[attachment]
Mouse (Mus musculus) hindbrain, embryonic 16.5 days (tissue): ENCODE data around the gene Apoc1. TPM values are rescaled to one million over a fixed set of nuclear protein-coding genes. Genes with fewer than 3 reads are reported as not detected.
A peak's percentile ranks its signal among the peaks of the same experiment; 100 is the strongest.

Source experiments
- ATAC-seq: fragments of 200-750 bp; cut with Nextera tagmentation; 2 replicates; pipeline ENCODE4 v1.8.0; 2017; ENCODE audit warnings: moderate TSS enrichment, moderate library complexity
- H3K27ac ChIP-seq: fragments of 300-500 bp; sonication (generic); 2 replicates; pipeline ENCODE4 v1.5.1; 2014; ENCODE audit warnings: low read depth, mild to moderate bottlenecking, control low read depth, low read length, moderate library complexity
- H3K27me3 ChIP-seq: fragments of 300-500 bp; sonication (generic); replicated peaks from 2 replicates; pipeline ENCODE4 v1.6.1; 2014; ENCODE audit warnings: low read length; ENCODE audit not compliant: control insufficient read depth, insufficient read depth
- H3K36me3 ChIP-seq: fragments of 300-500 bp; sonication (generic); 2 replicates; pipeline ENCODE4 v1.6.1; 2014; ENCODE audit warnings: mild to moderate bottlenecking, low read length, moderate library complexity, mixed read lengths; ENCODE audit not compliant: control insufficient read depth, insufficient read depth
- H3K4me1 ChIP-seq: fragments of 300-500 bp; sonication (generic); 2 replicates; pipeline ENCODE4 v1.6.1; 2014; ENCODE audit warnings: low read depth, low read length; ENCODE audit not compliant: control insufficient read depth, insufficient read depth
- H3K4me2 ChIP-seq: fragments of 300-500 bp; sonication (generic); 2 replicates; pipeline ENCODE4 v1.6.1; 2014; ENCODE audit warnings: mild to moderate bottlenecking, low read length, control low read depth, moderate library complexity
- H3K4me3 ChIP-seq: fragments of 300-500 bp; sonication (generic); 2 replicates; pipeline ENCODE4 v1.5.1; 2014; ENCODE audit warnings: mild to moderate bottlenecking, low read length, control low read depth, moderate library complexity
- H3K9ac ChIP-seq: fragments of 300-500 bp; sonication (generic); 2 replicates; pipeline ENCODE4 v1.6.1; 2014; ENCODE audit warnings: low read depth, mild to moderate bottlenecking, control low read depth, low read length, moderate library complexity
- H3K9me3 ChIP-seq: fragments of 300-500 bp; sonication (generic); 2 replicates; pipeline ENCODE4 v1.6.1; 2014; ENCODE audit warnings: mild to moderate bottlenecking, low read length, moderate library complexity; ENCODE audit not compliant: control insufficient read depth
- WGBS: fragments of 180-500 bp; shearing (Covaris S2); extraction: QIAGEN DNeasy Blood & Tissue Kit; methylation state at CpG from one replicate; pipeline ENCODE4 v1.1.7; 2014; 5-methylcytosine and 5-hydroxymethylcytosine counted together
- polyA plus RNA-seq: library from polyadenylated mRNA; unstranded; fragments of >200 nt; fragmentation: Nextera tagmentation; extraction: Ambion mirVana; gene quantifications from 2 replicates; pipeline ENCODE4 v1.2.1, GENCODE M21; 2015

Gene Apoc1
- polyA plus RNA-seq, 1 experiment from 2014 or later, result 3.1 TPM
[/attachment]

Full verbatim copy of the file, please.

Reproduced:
Mouse (Mus musculus) hindbrain, embryonic 16.5 days (tissue): ENCODE data around the gene Apoc1. TPM values are rescaled to one million over a fixed set of nuclear protein-coding genes. Genes with fewer than 3 reads are reported as not detected.
A peak's percentile ranks its signal among the peaks of the same experiment; 100 is the strongest.

Source experiments
- ATAC-seq: fragments of 200-750 bp; cut with Nextera tagmentation; 2 replicates; pipeline ENCODE4 v1.8.0; 2017; ENCODE audit warnings: moderate TSS enrichment, moderate library complexity
- H3K27ac ChIP-seq: fragments of 300-500 bp; sonication (generic); 2 replicates; pipeline ENCODE4 v1.5.1; 2014; ENCODE audit warnings: low read depth, mild to moderate bottlenecking, control low read depth, low read length, moderate library complexity
- H3K27me3 ChIP-seq: fragments of 300-500 bp; sonication (generic); replicated peaks from 2 replicates; pipeline ENCODE4 v1.6.1; 2014; ENCODE audit warnings: low read length; ENCODE audit not compliant: control insufficient read depth, insufficient read depth
- H3K36me3 ChIP-seq: fragments of 300-500 bp; sonication (generic); 2 replicates; pipeline ENCODE4 v1.6.1; 2014; ENCODE audit warnings: mild to moderate bottlenecking, low read length, moderate library complexity, mixed read lengths; ENCODE audit not compliant: control insufficient read depth, insufficient read depth
- H3K4me1 ChIP-seq: fragments of 300-500 bp; sonication (generic); 2 replicates; pipeline ENCODE4 v1.6.1; 2014; ENCODE audit warnings: low read depth, low read length; ENCODE audit not compliant: control insufficient read depth, insufficient read depth
- H3K4me2 ChIP-seq: fragments of 300-500 bp; sonication (generic); 2 replicates; pipeline ENCODE4 v1.6.1; 2014; ENCODE audit warnings: mild to moderate bottlenecking, low read length, control low read depth, moderate library complexity
- H3K4me3 ChIP-seq: fragments of 300-500 bp; sonication (generic); 2 replicates; pipeline ENCODE4 v1.5.1; 2014; ENCODE audit warnings: mild to moderate bottlenecking, low read length, control low read depth, moderate library complexity
- H3K9ac ChIP-seq: fragments of 300-500 bp; sonication (generic); 2 replicates; pipeline ENCODE4 v1.6.1; 2014; ENCODE audit warnings: low read depth, mild to moderate bottlenecking, control low read depth, low read length, moderate library complexity
- H3K9me3 ChIP-seq: fragments of 300-500 bp; sonication (generic); 2 replicates; pipeline ENCODE4 v1.6.1; 2014; ENCODE audit warnings: mild to moderate bottlenecking, low read length, moderate library complexity; ENCODE audit not compliant: control insufficient read depth
- WGBS: fragments of 180-500 bp; shearing (Covaris S2); extraction: QIAGEN DNeasy Blood & Tissue Kit; methylation state at CpG from one replicate; pipeline ENCODE4 v1.1.7; 2014; 5-methylcytosine and 5-hydroxymethylcytosine counted together
- polyA plus RNA-seq: library from polyadenylated mRNA; unstranded; fragments of >200 nt; fragmentation: Nextera tagmentation; extraction: Ambion mirVana; gene quantifications from 2 replicates; pipeline ENCODE4 v1.2.1, GENCODE M21; 2015

Gene Apoc1
- polyA plus RNA-seq, 1 experiment from 2014 or later, result 3.1 TPM